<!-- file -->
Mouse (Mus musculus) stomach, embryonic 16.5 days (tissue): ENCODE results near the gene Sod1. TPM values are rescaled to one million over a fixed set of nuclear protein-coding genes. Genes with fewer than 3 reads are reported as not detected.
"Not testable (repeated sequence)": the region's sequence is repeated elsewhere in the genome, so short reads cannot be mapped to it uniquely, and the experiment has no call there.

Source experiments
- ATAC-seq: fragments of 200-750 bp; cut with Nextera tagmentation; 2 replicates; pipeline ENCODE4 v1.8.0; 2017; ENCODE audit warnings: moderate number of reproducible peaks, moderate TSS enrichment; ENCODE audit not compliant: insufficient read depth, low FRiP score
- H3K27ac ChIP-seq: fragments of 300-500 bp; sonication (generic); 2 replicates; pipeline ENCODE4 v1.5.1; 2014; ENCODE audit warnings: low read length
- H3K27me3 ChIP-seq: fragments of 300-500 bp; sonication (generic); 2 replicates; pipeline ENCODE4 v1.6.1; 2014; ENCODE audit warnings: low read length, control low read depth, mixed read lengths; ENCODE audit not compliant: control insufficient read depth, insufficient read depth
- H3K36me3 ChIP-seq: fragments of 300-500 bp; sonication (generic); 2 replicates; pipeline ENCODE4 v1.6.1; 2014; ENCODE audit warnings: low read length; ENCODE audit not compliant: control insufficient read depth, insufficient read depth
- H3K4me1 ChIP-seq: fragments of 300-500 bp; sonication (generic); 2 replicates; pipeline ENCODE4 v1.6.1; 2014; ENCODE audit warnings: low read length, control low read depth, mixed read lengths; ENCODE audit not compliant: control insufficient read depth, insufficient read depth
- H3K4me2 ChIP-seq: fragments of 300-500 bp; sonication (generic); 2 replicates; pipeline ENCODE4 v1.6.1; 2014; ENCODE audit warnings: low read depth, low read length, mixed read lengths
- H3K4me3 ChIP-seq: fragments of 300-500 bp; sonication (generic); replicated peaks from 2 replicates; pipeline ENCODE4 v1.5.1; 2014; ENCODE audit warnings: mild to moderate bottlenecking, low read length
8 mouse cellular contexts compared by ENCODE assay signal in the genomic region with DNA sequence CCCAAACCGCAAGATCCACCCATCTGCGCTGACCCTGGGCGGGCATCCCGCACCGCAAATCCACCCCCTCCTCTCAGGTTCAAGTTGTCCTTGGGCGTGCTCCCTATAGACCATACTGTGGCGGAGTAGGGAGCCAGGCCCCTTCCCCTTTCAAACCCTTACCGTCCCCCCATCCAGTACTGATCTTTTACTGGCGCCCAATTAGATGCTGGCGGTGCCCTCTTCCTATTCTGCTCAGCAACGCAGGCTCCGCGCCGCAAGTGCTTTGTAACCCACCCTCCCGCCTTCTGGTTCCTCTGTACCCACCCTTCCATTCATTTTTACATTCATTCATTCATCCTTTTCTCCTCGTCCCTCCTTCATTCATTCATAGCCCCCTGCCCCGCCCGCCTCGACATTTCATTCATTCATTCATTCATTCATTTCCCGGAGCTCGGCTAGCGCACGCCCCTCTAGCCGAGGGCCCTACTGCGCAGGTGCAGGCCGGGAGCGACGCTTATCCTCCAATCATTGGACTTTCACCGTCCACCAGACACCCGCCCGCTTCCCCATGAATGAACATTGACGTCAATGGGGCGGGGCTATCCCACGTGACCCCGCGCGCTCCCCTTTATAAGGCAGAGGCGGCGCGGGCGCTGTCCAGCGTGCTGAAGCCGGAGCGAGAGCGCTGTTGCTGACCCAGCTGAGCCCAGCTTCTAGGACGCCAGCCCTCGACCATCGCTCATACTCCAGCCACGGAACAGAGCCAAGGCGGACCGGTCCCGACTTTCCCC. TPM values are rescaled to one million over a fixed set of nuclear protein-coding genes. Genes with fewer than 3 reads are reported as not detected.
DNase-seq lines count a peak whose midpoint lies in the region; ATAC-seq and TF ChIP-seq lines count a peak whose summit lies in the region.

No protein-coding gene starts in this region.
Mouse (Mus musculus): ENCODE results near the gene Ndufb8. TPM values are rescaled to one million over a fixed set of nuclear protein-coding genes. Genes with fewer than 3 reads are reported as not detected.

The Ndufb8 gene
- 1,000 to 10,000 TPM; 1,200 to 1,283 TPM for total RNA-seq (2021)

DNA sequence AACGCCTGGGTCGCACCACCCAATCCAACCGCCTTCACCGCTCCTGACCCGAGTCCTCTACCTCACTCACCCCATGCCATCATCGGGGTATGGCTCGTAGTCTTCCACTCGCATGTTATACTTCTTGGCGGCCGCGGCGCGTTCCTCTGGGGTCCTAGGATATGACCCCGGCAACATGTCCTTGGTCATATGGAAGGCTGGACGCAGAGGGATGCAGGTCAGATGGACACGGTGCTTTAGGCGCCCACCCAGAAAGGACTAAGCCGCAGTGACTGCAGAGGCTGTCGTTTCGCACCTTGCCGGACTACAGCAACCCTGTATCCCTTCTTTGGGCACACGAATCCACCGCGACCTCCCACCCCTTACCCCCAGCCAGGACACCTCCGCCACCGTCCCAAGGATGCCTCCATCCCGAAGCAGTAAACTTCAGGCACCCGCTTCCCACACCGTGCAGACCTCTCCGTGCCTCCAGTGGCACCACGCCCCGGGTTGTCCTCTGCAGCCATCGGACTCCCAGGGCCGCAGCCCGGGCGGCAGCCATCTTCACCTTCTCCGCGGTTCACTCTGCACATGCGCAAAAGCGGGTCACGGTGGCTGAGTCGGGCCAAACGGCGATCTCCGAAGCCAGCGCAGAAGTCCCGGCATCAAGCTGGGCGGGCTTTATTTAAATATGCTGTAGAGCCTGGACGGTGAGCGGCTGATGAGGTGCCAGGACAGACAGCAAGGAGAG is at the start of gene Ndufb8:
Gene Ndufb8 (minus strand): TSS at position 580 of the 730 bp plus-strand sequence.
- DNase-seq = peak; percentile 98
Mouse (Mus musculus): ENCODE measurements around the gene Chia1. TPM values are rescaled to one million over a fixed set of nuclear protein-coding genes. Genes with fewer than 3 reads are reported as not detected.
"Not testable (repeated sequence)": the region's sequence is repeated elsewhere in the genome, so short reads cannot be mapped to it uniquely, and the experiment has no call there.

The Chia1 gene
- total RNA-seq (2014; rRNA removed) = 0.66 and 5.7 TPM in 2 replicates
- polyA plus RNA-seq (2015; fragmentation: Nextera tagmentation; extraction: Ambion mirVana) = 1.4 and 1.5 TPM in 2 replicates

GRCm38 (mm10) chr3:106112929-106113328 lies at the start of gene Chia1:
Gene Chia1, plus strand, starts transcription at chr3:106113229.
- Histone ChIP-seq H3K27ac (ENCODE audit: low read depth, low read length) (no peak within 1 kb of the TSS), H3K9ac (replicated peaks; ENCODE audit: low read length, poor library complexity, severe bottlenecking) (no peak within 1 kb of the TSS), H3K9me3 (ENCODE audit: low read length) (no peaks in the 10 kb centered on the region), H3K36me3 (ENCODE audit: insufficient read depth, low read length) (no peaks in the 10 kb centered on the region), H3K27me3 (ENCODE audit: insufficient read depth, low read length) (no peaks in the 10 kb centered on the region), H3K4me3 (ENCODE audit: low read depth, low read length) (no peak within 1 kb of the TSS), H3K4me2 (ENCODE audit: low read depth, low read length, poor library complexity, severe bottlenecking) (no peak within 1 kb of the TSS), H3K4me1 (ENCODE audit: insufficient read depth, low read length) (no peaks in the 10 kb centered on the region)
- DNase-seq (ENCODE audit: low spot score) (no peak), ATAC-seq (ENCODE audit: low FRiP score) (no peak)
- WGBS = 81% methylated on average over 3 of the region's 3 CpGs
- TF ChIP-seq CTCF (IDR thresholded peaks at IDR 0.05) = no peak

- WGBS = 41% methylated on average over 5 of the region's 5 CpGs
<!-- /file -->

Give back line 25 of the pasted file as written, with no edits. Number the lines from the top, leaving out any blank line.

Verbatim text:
GRCm38 (mm10) chr3:106112929-106113328 lies at the start of gene Chia1: